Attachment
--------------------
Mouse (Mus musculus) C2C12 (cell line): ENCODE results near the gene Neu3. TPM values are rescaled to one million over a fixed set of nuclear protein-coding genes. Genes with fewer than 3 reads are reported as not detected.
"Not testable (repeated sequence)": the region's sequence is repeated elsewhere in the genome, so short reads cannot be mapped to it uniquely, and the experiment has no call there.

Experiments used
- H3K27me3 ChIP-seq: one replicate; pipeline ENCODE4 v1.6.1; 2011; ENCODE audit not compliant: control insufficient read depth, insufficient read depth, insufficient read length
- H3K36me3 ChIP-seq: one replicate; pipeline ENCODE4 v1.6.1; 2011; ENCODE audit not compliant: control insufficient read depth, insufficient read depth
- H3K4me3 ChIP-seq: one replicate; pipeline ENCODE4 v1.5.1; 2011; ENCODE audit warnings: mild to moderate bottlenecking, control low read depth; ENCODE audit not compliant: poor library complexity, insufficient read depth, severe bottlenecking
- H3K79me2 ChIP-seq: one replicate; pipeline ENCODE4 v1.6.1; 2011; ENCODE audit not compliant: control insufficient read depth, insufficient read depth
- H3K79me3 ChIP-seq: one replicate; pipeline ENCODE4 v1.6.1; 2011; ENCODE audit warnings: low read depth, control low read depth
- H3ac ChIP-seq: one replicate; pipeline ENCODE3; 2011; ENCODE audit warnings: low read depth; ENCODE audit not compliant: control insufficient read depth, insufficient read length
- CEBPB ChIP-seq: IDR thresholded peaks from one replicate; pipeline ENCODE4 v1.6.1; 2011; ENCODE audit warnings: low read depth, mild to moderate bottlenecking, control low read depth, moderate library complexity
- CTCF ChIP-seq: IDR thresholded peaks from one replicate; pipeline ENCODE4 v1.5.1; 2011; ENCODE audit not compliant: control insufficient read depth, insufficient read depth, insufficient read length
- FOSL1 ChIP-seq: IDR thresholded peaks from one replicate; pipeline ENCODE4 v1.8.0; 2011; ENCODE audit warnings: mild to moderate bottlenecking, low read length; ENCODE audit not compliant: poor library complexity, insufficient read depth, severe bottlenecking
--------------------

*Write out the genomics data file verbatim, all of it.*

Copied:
Mouse (Mus musculus) C2C12 (cell line): ENCODE results near the gene Neu3. TPM values are rescaled to one million over a fixed set of nuclear protein-coding genes. Genes with fewer than 3 reads are reported as not detected.
"Not testable (repeated sequence)": the region's sequence is repeated elsewhere in the genome, so short reads cannot be mapped to it uniquely, and the experiment has no call there.

Experiments used
- H3K27me3 ChIP-seq: one replicate; pipeline ENCODE4 v1.6.1; 2011; ENCODE audit not compliant: control insufficient read depth, insufficient read depth, insufficient read length
- H3K36me3 ChIP-seq: one replicate; pipeline ENCODE4 v1.6.1; 2011; ENCODE audit not compliant: control insufficient read depth, insufficient read depth
- H3K4me3 ChIP-seq: one replicate; pipeline ENCODE4 v1.5.1; 2011; ENCODE audit warnings: mild to moderate bottlenecking, control low read depth; ENCODE audit not compliant: poor library complexity, insufficient read depth, severe bottlenecking
- H3K79me2 ChIP-seq: one replicate; pipeline ENCODE4 v1.6.1; 2011; ENCODE audit not compliant: control insufficient read depth, insufficient read depth
- H3K79me3 ChIP-seq: one replicate; pipeline ENCODE4 v1.6.1; 2011; ENCODE audit warnings: low read depth, control low read depth
- H3ac ChIP-seq: one replicate; pipeline ENCODE3; 2011; ENCODE audit warnings: low read depth; ENCODE audit not compliant: control insufficient read depth, insufficient read length
- CEBPB ChIP-seq: IDR thresholded peaks from one replicate; pipeline ENCODE4 v1.6.1; 2011; ENCODE audit warnings: low read depth, mild to moderate bottlenecking, control low read depth, moderate library complexity
- CTCF ChIP-seq: IDR thresholded peaks from one replicate; pipeline ENCODE4 v1.5.1; 2011; ENCODE audit not compliant: control insufficient read depth, insufficient read depth, insufficient read length
- FOSL1 ChIP-seq: IDR thresholded peaks from one replicate; pipeline ENCODE4 v1.8.0; 2011; ENCODE audit warnings: mild to moderate bottlenecking, low read length; ENCODE audit not compliant: poor library complexity, insufficient read depth, severe bottlenecking